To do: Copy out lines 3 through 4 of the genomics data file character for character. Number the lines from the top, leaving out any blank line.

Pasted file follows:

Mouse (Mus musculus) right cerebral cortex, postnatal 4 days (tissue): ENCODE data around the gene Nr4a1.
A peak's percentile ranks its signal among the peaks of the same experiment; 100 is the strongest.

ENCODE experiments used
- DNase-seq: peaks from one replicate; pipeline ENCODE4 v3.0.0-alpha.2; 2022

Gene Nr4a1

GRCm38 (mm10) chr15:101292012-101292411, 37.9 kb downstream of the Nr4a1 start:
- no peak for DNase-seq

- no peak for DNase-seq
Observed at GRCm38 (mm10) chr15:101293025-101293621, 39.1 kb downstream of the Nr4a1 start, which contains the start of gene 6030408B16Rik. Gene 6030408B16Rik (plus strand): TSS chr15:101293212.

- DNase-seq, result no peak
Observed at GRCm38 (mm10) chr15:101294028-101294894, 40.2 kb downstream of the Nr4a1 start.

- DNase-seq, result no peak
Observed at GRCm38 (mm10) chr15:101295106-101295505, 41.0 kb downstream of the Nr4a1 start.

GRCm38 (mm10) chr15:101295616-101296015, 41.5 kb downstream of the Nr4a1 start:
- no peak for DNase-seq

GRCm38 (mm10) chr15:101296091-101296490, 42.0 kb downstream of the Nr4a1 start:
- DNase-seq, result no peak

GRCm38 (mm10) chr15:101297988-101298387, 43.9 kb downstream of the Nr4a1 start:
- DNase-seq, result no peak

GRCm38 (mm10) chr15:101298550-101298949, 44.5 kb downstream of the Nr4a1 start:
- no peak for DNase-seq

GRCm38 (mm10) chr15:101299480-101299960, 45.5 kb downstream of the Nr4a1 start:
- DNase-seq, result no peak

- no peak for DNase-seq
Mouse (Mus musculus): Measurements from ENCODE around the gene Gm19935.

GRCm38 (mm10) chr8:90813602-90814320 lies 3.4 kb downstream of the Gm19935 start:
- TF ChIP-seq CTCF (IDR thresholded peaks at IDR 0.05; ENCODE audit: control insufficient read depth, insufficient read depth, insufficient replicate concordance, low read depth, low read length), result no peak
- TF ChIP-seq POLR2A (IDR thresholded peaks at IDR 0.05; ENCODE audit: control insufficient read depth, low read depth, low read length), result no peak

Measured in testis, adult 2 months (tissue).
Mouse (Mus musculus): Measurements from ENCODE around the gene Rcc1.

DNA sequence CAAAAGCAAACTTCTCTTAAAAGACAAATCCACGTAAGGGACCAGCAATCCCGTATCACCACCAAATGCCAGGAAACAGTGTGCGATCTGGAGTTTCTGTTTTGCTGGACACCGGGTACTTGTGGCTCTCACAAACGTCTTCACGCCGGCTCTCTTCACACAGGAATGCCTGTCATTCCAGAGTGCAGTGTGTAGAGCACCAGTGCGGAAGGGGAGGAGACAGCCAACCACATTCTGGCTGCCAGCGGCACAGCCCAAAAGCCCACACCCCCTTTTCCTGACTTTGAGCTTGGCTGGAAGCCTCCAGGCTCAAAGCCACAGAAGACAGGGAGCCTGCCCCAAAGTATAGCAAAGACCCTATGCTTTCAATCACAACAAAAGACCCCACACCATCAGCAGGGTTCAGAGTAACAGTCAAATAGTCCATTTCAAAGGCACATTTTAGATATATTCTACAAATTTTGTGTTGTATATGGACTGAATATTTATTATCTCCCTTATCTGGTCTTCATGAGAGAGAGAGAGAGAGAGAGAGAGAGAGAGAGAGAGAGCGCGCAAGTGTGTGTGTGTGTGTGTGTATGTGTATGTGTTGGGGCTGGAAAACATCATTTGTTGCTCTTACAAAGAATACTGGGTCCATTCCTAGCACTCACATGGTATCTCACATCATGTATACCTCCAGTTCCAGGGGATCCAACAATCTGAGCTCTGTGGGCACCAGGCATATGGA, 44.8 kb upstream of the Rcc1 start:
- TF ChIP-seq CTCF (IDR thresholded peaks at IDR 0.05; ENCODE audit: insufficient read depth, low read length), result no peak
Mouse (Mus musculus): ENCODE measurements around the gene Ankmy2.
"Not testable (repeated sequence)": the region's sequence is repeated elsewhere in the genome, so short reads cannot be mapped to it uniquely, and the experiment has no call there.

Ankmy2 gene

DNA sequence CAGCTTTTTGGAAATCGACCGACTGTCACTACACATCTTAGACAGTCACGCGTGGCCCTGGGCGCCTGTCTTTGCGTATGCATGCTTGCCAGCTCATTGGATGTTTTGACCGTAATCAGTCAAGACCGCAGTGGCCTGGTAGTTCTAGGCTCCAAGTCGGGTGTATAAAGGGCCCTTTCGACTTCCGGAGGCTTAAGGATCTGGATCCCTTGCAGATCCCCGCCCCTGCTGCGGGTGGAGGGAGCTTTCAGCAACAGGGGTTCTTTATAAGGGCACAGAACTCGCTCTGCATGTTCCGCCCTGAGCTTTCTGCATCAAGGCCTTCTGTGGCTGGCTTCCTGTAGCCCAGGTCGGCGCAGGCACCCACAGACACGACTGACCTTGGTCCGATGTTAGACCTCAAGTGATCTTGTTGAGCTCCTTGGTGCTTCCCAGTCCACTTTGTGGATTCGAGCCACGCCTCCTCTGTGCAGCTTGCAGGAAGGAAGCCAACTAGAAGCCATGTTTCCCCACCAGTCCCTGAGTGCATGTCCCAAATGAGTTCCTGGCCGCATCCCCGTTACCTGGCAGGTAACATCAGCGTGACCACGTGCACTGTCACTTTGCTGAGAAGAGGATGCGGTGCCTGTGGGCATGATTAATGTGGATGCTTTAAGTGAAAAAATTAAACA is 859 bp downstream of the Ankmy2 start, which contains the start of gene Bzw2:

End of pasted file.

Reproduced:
ENCODE experiments used
- DNase-seq: peaks from one replicate; pipeline ENCODE4 v3.0.0-alpha.2; 2022